- August 10, 2022
Have you been in woods lately? Have you heard what almost sounds like rain hitting the leaves above your head? I hate to be the bearer of bad news, but that’s not a passing summer shower. What you are hearing are Spongy moths, and their munching is doing a number on our local forests and
Have you been in woods lately? Have you heard what almost sounds like rain hitting the leaves above your head? I hate to be the bearer of bad news, but that’s not a passing summer shower. What you are hearing are Spongy moths, and their munching is doing a number on our local forests and trees.
Spongy moth (Lymantria dispar dispar) — formerly known as gypsy moth — is a serious forest pest and is responsible for killing millions of oak and other species of trees across the state.
The name change comes courtesy of the Entomological Society of America (ESA). The former name was removed from the agency’s Common Names of Insects and Related Organisms List because it included “gypsy,” an offensive term for the Romani people. The alteration is part of the organization’s Better Common Names Project.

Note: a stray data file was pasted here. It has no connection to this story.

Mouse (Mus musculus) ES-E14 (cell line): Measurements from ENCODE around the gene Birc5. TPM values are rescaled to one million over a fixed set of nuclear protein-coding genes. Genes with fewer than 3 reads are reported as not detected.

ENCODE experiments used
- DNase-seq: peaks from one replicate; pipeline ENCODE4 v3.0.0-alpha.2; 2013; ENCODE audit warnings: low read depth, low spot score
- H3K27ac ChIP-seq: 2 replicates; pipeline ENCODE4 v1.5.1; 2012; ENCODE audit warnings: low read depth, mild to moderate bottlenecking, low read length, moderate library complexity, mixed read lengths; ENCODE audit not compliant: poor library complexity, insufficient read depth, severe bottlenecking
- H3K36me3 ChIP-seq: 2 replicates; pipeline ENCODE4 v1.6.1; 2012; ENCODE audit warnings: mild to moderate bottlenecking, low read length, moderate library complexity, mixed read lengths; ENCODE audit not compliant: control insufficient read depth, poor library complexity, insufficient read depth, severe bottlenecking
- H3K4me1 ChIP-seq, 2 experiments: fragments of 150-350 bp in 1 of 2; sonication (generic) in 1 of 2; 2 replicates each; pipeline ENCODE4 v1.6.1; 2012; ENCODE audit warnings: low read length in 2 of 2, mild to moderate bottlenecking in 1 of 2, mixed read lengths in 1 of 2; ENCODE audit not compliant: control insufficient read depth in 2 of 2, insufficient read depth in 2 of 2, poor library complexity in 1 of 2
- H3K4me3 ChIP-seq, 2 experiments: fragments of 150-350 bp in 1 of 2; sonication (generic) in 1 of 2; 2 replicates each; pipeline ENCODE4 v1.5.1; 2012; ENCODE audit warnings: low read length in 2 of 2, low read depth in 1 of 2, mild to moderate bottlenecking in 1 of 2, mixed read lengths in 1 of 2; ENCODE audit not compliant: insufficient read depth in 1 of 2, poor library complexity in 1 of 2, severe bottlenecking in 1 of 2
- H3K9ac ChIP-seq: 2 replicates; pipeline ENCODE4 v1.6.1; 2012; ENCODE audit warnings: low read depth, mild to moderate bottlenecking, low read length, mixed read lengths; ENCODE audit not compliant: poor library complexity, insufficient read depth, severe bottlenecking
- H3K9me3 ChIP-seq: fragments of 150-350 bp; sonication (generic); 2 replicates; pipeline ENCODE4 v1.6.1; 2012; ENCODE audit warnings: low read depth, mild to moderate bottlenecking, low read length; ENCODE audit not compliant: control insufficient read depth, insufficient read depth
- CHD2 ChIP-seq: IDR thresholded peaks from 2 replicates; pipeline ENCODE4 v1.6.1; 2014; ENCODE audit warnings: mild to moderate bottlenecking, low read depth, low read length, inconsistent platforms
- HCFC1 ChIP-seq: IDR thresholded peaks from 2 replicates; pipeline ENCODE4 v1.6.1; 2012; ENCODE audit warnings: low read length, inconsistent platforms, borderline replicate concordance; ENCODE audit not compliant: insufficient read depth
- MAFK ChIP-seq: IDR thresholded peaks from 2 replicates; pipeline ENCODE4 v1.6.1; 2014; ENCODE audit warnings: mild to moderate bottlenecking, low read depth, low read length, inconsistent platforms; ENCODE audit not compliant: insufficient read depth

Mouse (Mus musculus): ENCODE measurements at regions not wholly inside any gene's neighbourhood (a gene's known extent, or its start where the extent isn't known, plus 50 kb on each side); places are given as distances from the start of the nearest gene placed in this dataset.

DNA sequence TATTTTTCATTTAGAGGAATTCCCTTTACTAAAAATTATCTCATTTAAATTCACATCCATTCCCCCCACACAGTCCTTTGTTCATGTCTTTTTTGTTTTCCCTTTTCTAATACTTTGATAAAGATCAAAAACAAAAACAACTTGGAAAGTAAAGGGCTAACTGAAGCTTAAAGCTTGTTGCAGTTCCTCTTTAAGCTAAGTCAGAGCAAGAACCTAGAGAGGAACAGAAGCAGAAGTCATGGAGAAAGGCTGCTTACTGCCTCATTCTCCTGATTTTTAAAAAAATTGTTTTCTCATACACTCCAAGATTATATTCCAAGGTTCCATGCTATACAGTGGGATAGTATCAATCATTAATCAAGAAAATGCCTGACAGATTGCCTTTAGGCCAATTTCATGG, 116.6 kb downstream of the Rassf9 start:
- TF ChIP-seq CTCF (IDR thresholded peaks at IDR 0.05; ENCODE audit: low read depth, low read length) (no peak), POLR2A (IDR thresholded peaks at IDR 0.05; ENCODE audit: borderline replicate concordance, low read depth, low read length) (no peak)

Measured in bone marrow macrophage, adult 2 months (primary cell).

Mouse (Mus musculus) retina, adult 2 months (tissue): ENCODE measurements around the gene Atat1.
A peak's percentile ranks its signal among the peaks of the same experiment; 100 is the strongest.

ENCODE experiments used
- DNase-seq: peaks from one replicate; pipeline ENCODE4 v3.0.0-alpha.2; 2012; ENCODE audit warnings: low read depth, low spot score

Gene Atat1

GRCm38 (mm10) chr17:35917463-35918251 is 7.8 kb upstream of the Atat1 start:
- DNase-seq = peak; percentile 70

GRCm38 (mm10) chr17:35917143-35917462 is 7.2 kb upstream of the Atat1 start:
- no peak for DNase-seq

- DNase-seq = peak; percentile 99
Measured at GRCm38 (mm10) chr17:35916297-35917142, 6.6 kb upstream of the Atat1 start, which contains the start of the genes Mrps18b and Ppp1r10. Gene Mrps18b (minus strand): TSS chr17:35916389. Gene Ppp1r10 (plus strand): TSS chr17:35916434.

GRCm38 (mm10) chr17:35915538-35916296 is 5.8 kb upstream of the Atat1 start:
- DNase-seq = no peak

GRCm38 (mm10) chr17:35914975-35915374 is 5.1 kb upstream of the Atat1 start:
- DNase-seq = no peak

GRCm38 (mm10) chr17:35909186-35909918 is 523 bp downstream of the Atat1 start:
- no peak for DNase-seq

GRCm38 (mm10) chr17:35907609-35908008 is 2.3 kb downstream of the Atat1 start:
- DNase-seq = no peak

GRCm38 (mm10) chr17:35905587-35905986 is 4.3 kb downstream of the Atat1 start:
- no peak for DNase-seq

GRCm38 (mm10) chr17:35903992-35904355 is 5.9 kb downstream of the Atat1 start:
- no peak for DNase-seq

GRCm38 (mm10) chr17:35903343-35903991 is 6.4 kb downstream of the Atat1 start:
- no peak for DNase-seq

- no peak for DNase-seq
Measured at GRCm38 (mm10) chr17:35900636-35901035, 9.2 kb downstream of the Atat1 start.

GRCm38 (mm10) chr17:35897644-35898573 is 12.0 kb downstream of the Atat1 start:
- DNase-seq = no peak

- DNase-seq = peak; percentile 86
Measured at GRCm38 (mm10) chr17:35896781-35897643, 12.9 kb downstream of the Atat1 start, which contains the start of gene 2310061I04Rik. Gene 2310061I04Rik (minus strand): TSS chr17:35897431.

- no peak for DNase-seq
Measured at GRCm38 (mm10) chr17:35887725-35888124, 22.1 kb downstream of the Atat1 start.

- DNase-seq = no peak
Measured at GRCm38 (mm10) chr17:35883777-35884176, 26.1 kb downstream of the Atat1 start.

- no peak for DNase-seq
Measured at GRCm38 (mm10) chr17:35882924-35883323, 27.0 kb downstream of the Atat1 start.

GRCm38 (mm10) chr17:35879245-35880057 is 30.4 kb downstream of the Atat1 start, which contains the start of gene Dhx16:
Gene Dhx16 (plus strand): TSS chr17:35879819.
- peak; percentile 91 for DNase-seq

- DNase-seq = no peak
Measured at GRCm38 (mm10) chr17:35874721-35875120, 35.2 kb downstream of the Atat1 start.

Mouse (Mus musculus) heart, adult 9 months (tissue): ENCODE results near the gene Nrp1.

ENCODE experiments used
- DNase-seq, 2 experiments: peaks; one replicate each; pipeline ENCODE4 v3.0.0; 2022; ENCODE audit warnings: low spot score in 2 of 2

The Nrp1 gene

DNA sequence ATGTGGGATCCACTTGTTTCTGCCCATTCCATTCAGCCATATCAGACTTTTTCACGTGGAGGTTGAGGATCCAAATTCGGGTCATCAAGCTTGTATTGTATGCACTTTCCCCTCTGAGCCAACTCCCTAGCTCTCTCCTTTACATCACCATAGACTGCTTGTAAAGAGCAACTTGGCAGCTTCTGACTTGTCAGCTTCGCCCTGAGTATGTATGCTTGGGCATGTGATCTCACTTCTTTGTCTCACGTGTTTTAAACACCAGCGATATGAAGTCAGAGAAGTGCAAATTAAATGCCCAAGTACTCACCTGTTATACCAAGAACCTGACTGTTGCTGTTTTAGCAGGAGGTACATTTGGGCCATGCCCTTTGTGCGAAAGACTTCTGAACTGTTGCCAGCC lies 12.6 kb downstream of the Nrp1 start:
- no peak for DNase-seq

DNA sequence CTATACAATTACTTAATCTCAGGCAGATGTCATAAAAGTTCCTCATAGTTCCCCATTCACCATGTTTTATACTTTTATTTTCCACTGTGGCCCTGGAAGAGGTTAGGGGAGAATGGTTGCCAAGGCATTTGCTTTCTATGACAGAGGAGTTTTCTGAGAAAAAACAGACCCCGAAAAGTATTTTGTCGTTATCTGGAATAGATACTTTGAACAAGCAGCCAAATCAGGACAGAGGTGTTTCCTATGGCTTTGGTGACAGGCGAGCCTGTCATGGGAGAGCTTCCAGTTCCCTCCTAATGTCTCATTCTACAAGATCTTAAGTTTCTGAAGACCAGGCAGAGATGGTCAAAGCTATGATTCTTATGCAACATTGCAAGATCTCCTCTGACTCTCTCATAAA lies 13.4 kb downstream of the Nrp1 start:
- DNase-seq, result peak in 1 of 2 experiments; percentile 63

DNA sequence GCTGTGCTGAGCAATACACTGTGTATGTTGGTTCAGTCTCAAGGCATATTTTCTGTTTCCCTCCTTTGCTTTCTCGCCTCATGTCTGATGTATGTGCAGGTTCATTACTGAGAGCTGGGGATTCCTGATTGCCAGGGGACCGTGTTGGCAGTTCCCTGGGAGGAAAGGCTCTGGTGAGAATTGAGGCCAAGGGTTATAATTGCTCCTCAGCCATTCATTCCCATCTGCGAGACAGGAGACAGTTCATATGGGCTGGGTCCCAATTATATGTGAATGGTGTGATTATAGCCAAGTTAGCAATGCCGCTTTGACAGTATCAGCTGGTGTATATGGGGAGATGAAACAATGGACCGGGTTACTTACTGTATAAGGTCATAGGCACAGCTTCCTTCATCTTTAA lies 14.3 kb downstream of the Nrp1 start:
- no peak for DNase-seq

As reported by the ESA, “The name — derived from the common name used in France and French-speaking Canada, ‘spongieuse’ — refers to the moth’s sponge-like egg masses.
“Lymantria dispar is a damaging pest in North American forests, and public awareness is critical in slowing its spread. ‘Spongy moth’ gives entomologists and foresters a name for this species that reinforces an important feature of the moth’s biology and moves away from the outdated term that was previously used,” says ESA President Jessica Ware, Ph.D. “We are grateful to the diverse community of people and organizations who have been involved in this renaming process and have committed to adopting ‘spongy moth’ as well.”